FortiGuard Labs analysed six years of data spanning more than 11,000 published vulnerabilities that detected exploitation and found that the CVEs categorised with a high EPSS score (top one per cent severity) are 327 times more likely to be exploited within seven days than any other vulnerability.
This first-of-its-kind analysis can serve as the canary in the coal mine, giving chief information security officers (CISOs) and security teams an early indication of targeted attacks against their organisations. Like the red zone, introduced in the last Threat Landscape Report, this intelligence can help security teams systematically prioritise patching efforts to minimise their organisations risk.
The red zone continues to help CISOs prioritise patching efforts
The analysis by FortiGuard Labs around EPSS exploitation in the wild expands upon the efforts to define the red zone, which helps quantify the proportion of available vulnerabilities on endpoints that are being actively attacked. In the second half of 2022, the red zone was around 8.9 per cent, meaning that about 1,500 CVEs of the more than 16,500 known CVEs were observed under attack.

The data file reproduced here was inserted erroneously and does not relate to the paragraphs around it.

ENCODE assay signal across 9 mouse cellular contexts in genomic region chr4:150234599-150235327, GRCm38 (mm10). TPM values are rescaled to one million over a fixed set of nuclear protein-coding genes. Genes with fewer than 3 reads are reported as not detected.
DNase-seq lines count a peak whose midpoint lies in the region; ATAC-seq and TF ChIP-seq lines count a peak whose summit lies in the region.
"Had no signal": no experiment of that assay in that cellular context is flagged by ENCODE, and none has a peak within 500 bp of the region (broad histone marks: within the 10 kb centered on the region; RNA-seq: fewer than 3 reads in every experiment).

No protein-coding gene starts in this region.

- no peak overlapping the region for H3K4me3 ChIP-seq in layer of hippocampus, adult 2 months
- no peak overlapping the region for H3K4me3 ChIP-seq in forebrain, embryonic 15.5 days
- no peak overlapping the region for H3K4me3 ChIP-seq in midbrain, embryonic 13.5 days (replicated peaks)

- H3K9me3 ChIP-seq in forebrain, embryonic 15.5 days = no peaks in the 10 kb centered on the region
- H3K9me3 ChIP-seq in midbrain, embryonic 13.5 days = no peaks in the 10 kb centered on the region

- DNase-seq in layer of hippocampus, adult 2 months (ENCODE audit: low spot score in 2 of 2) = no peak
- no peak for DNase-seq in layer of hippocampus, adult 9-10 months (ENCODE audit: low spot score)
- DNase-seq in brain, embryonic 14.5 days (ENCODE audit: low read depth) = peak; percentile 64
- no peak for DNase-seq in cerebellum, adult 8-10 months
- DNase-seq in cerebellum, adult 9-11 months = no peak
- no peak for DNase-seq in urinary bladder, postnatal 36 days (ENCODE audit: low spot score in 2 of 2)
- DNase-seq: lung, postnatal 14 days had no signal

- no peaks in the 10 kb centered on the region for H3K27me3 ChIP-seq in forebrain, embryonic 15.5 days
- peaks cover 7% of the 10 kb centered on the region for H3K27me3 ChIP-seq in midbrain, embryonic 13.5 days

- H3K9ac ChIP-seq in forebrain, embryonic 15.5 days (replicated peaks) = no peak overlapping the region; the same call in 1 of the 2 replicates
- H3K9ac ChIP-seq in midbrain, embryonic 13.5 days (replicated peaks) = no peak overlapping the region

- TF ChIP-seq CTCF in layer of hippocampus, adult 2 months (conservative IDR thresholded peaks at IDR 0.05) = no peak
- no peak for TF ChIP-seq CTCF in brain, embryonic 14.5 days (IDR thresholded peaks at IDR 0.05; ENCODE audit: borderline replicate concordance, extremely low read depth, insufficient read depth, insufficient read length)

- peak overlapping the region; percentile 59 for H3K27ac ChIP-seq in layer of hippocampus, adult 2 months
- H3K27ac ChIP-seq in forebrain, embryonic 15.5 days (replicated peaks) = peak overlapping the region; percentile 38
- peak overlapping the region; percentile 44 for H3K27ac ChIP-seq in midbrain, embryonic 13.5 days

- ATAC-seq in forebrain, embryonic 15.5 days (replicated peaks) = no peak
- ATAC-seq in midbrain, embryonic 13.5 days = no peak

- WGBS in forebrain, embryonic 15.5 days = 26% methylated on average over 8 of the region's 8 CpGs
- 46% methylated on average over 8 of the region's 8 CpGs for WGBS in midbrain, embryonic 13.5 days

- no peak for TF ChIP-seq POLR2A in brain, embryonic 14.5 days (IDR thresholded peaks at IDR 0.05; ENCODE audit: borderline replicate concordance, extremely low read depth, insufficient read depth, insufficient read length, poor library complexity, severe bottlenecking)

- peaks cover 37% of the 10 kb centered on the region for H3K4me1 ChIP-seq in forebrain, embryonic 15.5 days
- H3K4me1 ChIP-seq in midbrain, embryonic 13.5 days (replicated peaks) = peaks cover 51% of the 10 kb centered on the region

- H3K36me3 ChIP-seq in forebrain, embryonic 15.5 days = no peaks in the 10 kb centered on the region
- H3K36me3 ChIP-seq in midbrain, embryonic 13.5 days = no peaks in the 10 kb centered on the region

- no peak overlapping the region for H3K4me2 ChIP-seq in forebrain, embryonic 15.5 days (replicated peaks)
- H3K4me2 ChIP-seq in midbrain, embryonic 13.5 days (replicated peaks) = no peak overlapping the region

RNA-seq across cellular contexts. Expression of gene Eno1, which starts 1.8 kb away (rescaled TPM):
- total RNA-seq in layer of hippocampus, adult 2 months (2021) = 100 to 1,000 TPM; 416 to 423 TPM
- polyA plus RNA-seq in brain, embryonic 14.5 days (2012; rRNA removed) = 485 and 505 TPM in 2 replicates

In the first half of 2023, that number dropped slightly to 8.3 per cent. The delta between the 2H 2022 and 1H 2023 is minimal and would seem to be the sweet spot for malicious actors targeting vulnerabilities on endpoints. Still, it is important to note that the number of vulnerabilities discovered, present, and exploited constantly fluctuates.
These variables and the effectiveness of an organisations patch management strategy could dramatically decrease its red zone surface. Like the EPSS analysis above, FortiGuard Labs continues to invest in more effective ways to help organisations prioritise and more quickly close vulnerabilities.
Nearly one-third of APT groups were active in 1H 2023
For the first time in the history of the Global Threat Landscape Report, FortiGuard Labs tracked the number of threat actors behind the trends. Research revealed that 41 (30 per cent) of the 138cyberthreat groupsMITRE tracks were active in the 1H 2023. Of those, Turla, StrongPity, Winnti, OceanLotus, and WildNeutron were the most active based on malware detections.
Given the targeted nature and relatively short-lived campaigns of APT and nation-state cyber groups compared to the long life and drawn-out campaigns of cybercriminals, the evolution and volume of activity in this area will be something to look forward to in future reports.